The Commerce Department said Wednesday that builders broke ground on homes at a seasonally adjusted annual rate of 872,000 in September. That’s an increase of 15 percent from the August level.
Applications for building permits, a good sign of future construction, jumped nearly 12 percent to an annual rate of 894,000, also the highest since July 2008.
The strength in September came from both single-family construction, which rose 11 percent, and apartments, which increased 25.1 percent.
Construction activity is now 82.5 percent higher than the recession low hit in April 2009. Activity is still well below the roughly 1.5 million rate that is consistent with healthier markets.
Still, the surge in construction suggests builders believe the housing rebound is durable.
Builder confidence reached at a six-year high this month, according to a survey by the National Association of Home Builders. The group’s index of builder sentiment rose to a reading of 41. While that’s still below the level of 50 that signals a healthy market, it has steadily climbed over the past year from a reading of 17.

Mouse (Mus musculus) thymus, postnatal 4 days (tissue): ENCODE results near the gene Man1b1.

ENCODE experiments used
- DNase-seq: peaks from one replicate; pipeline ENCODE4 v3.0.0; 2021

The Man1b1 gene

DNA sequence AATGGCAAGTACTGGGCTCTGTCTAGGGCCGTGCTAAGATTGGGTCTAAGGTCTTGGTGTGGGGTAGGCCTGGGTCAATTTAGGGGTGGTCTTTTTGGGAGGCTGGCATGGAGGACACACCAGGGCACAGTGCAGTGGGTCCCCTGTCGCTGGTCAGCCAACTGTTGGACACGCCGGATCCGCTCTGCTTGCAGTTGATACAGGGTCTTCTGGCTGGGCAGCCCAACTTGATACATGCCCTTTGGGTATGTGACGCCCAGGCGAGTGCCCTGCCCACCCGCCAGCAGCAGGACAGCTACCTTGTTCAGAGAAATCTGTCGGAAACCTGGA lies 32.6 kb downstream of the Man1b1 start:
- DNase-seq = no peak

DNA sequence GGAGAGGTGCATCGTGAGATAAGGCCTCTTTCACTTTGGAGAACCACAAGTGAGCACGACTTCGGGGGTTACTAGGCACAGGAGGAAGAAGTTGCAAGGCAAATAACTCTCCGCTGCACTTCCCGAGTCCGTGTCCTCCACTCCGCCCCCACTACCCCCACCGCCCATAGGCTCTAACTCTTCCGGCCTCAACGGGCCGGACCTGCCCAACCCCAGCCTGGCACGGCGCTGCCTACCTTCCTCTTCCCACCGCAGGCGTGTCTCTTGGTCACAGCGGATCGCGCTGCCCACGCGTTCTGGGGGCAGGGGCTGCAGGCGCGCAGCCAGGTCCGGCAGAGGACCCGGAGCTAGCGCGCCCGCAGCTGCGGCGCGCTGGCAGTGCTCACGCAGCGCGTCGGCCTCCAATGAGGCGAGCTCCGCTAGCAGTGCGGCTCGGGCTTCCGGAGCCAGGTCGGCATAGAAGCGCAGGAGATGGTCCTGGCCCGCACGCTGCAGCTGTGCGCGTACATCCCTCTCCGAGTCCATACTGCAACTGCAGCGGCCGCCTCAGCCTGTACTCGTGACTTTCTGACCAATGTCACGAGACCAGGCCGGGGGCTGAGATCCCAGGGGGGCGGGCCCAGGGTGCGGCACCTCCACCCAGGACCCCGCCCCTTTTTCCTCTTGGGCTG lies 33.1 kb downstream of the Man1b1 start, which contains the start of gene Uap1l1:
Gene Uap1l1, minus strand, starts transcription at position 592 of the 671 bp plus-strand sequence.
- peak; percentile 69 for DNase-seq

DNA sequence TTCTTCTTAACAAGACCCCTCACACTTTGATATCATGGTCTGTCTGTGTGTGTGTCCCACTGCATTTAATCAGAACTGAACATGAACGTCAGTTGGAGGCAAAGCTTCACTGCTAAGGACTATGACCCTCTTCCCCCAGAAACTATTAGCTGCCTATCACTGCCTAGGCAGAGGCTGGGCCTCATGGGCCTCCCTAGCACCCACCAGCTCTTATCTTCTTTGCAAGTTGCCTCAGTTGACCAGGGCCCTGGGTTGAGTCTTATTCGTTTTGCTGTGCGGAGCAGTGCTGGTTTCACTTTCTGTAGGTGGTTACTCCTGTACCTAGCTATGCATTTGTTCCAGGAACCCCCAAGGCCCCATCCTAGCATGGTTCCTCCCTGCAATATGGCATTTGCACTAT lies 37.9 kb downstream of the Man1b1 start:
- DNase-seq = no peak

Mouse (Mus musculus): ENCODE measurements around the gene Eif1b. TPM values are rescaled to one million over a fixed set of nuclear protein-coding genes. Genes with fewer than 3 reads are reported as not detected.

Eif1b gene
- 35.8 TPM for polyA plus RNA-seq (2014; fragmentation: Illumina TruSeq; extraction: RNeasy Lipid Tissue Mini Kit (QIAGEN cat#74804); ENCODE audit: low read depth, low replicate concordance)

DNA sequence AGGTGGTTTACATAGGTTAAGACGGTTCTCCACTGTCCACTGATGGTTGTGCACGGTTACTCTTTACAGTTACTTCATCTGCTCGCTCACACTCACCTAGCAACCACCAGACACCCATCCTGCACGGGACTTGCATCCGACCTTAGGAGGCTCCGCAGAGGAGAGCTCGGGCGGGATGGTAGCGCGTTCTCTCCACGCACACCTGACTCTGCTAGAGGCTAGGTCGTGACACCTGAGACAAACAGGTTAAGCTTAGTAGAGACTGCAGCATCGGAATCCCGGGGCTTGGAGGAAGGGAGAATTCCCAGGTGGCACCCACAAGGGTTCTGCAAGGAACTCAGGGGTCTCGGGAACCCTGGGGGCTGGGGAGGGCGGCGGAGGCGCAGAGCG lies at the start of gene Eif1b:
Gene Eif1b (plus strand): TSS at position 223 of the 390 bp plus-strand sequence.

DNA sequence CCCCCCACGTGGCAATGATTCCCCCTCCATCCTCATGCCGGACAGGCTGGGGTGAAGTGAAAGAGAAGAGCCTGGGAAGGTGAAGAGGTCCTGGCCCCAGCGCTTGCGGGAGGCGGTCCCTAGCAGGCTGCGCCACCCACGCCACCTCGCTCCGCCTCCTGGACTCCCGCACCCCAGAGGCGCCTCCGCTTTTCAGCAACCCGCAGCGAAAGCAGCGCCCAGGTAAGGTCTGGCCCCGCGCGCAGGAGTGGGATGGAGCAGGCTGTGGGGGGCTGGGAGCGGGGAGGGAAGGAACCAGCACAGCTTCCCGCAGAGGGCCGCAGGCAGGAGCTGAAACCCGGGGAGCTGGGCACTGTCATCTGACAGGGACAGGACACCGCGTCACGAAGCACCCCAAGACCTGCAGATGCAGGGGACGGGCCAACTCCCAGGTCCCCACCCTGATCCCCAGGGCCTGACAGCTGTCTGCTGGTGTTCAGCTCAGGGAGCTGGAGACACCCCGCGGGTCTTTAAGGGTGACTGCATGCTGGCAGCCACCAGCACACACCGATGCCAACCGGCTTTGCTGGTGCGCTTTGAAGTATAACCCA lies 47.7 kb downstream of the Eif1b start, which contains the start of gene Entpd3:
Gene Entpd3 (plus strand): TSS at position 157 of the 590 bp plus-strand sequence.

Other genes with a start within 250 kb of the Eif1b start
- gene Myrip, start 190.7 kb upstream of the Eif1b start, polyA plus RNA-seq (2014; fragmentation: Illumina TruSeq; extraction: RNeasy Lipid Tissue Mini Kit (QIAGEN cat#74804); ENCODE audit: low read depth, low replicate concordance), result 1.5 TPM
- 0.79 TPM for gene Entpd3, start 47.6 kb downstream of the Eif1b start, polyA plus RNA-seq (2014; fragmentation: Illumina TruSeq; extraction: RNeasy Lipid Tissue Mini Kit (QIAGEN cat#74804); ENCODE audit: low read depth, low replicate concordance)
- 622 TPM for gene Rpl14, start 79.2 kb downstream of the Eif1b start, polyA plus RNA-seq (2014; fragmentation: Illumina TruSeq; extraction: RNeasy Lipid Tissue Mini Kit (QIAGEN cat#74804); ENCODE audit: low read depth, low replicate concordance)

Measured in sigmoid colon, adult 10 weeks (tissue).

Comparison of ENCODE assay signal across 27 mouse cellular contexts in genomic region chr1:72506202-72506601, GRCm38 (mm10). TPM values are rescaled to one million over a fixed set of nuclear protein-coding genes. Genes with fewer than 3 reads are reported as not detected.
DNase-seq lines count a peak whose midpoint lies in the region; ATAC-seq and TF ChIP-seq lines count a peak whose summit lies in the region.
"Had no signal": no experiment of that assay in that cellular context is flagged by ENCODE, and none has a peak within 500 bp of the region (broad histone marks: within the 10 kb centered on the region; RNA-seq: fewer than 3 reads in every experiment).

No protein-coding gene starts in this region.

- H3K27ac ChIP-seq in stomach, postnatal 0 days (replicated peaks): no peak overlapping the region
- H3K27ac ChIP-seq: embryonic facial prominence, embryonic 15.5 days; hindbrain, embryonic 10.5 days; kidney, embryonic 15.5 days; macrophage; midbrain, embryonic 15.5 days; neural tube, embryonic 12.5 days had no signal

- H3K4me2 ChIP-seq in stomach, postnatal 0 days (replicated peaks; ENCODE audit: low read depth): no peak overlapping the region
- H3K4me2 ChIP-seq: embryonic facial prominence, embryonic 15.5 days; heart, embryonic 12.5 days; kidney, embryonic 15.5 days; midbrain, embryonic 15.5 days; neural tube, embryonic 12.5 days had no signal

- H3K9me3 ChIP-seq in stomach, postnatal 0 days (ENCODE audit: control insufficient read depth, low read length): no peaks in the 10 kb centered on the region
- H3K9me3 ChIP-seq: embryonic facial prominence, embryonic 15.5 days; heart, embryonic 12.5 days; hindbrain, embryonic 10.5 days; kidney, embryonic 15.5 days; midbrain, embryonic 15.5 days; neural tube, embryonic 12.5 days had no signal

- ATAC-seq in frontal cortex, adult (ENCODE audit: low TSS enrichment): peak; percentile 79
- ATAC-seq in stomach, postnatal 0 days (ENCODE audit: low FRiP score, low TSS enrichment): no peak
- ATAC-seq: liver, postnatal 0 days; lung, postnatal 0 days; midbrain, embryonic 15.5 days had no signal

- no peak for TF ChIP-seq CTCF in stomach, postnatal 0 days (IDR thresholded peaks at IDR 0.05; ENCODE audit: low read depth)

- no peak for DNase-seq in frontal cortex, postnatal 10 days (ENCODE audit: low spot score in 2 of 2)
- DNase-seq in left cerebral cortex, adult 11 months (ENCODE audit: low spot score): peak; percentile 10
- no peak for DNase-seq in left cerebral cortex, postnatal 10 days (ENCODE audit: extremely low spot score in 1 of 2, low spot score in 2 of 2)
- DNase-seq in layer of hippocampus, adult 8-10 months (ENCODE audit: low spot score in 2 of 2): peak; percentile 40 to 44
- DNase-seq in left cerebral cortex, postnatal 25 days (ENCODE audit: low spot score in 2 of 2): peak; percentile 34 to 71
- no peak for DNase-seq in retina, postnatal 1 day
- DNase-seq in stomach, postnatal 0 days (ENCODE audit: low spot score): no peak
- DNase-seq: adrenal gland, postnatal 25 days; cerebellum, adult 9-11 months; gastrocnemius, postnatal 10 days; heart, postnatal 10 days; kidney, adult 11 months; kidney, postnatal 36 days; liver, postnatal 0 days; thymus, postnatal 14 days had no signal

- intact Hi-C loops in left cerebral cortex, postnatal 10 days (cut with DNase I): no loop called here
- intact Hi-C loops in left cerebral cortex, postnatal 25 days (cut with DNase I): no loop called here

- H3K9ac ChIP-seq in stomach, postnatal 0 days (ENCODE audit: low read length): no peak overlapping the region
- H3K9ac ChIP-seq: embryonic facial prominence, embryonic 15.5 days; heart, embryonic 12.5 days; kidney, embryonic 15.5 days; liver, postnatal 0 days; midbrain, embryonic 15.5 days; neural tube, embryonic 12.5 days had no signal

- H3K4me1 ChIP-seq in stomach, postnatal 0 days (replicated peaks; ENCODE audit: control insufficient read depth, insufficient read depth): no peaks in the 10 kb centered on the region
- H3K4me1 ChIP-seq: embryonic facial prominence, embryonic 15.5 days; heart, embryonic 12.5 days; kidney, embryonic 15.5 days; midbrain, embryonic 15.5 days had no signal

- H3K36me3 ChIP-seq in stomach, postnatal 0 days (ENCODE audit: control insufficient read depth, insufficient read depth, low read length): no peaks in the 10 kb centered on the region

Sales of new and previously owned homes have been slowly improving this year, and home prices are starting to show consistent gains.
Record-low mortgage have encouraged more people to buy. And the Federal Reserve’s aggressive policies could push long-term interest rates even lower, making home-buying affordable for the foreseeable future.
Housing is expected to keep improving next year. But many economists say economic growth will stay muted until companies step up hiring and consumers start spending more.
Though new homes represent less than 20 percent of the housing sales market, they have an outsize impact on the economy. Each home built creates an average of three jobs for a year and generates about $90,000 in tax revenue, according to data from the home builders group.